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prō-sterno , strāvi, strātum, 3, v. a.,
I.to strew in front of, to strew before one; also, to throw to the ground, throw down, overthrow, prostrate (syn.: fundo, profligo, provolvo).
II. Trop.
1. To throw to the ground, to overthrow, subvert, ruin, destroy, etc. (freq. and class.): “omnia cupiditate ac furore,Cic. Clu. 6, 15; 31, 70; cf.: “jacet ille nunc prostratus,id. Cat. 2, 1, 2; and: “afflicta ct prostrata virtus,id. de Or. 2, 52, 211; id. Leg. 2, 17, 42: malevolorum obtrectationes, Vatin. ap. Cic. Fam. 5, 9, 1: “mores civitatis,Plin. 36, 15, 24, § 113: “carminum studium,Tac. Or 11: se prosternere, to demean or debase one's self, Cic. Par. 1, 14: “prostrata est Philisthaea omnis,Vulg. Isa. 14, 31.—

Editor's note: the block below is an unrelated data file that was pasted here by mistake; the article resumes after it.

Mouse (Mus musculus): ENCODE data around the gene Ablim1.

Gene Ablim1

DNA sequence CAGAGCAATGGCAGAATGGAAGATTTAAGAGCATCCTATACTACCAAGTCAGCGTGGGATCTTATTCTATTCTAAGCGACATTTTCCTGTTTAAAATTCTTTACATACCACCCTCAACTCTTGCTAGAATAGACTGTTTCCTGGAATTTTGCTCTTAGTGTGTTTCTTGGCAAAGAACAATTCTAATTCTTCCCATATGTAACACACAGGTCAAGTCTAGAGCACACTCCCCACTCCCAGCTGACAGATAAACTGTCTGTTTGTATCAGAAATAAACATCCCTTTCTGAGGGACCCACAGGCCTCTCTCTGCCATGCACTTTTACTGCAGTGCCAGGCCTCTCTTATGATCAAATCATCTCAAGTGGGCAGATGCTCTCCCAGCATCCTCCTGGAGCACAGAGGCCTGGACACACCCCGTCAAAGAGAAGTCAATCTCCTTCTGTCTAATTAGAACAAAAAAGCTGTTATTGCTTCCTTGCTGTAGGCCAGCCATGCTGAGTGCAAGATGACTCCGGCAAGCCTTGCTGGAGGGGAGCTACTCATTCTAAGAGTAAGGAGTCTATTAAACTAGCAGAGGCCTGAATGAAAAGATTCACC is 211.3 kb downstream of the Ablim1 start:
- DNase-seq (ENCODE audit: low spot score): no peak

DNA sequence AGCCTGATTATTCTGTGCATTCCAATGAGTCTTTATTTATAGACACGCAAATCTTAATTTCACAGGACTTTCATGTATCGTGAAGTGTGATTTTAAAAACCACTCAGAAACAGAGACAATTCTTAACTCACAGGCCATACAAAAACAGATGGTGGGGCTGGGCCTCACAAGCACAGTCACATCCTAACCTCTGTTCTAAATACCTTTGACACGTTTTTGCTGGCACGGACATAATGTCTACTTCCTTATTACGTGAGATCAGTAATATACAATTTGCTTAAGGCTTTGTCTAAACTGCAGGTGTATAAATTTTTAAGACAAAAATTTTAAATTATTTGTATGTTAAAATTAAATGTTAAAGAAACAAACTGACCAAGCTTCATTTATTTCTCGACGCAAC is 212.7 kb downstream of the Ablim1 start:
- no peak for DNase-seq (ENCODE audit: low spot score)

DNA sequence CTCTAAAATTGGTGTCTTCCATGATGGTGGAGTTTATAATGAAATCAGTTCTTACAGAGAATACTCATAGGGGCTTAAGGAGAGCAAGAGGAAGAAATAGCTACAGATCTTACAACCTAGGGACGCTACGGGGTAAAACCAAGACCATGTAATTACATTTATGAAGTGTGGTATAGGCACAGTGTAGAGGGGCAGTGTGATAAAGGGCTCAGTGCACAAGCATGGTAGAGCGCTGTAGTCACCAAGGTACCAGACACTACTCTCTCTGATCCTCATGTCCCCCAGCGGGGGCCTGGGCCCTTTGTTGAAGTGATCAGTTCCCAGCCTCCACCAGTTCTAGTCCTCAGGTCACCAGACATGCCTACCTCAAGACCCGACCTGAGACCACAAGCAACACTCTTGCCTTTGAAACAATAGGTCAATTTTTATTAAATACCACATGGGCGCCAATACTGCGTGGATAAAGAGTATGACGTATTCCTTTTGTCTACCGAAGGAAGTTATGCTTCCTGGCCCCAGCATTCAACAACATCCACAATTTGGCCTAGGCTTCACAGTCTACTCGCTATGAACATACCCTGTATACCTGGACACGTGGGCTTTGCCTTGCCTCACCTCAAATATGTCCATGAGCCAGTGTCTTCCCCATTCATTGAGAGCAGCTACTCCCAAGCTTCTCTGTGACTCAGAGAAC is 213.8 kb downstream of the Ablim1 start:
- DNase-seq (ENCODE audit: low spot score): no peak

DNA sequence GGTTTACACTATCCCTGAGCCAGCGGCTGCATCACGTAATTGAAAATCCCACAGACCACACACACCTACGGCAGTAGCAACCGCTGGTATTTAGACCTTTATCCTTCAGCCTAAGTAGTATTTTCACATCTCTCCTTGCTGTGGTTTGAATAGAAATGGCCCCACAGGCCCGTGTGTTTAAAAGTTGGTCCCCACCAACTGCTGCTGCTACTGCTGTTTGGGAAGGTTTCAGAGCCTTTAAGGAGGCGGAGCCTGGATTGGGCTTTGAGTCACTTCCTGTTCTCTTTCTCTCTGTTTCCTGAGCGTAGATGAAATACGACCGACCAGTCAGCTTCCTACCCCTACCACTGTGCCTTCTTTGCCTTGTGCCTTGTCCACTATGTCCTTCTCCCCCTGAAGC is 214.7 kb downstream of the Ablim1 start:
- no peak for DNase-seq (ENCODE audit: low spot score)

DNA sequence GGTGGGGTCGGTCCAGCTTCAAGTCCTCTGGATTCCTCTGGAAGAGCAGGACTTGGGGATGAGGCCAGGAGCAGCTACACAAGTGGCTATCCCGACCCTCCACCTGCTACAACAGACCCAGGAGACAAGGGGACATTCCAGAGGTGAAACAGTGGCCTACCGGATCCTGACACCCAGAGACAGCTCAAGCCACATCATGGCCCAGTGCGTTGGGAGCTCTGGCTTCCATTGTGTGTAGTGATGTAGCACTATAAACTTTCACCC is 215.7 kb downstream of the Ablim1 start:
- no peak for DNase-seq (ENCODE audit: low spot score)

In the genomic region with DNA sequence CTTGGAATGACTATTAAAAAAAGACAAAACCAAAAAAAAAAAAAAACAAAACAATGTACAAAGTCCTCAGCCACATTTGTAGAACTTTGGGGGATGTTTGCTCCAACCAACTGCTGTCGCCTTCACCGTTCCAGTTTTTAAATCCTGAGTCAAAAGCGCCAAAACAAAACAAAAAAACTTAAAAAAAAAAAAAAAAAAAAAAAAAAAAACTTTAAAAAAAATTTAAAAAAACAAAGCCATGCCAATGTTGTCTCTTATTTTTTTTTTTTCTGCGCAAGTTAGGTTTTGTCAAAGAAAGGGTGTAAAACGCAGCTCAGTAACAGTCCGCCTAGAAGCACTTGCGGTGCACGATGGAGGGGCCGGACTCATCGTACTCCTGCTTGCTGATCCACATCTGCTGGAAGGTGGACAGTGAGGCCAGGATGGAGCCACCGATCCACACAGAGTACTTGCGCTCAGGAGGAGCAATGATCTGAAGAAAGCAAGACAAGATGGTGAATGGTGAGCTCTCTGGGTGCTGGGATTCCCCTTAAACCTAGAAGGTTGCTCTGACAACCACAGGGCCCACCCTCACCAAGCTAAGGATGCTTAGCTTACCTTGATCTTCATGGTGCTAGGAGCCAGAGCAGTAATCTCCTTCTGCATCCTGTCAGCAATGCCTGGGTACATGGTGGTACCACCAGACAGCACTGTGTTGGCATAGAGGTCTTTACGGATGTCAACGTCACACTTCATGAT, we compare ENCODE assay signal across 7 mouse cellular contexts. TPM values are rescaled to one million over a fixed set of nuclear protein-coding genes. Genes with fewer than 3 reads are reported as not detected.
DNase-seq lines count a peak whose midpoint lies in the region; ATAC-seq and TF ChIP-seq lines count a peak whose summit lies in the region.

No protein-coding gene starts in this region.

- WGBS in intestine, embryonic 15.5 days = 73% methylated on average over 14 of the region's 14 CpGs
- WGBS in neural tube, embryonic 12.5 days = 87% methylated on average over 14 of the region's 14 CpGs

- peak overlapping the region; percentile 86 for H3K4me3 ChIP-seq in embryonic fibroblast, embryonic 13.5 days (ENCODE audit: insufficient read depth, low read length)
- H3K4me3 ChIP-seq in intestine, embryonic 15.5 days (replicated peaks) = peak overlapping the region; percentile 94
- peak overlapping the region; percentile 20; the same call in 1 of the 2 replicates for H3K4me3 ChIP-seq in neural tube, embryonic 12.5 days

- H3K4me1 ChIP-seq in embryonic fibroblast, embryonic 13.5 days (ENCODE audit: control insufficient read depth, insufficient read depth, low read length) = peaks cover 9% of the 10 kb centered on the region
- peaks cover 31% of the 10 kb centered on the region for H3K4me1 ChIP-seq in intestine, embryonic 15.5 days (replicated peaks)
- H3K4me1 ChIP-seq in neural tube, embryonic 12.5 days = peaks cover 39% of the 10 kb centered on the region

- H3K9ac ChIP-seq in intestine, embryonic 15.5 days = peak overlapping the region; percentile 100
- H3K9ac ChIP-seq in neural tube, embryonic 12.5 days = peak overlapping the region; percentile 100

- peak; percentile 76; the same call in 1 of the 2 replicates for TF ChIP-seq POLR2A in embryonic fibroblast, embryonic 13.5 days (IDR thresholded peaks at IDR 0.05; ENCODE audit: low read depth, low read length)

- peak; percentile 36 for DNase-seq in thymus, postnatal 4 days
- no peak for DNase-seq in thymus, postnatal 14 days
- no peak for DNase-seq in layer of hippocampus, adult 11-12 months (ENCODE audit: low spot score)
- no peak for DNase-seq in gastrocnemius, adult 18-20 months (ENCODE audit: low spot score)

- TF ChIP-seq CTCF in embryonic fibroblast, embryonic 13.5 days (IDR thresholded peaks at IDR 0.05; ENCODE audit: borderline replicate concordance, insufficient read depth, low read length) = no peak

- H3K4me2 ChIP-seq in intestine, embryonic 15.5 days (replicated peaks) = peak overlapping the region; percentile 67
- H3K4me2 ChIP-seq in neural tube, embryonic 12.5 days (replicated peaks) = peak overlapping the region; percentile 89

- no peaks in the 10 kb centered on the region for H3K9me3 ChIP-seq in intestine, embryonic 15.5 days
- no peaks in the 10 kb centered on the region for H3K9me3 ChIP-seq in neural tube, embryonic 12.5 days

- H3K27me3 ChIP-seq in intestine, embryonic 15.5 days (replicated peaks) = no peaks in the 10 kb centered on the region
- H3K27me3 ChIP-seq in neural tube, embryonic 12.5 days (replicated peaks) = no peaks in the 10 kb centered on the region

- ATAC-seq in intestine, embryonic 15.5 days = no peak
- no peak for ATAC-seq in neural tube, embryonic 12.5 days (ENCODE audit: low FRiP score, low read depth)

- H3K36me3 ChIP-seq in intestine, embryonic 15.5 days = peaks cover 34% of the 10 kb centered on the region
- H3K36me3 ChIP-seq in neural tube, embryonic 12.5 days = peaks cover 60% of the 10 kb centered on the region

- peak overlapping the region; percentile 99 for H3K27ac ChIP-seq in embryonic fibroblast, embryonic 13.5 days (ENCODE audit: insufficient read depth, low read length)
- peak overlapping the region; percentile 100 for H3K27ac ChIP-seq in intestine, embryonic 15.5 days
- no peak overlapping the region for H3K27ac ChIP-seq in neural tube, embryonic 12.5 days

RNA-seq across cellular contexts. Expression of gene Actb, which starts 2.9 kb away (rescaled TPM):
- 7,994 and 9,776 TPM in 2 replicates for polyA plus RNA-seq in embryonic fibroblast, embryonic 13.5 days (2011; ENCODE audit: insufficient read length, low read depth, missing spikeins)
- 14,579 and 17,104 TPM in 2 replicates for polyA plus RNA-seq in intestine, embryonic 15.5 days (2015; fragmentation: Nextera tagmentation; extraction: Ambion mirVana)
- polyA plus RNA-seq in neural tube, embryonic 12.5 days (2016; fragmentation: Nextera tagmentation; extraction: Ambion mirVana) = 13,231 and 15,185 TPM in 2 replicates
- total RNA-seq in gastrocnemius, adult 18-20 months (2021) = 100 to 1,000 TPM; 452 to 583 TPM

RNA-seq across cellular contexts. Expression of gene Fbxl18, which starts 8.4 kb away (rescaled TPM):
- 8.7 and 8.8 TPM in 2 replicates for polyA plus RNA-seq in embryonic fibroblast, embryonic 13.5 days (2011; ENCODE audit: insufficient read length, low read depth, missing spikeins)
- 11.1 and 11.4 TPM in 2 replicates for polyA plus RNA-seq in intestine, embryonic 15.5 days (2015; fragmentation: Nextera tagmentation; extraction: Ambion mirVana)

2. To prostitute, Suet. Caes. 2; id. Tib. 35; id. Calig. 24; Just. 12, 7, 11; Arn. 2, 73 (in Plin Pan. 31 the true read. is praesterni).
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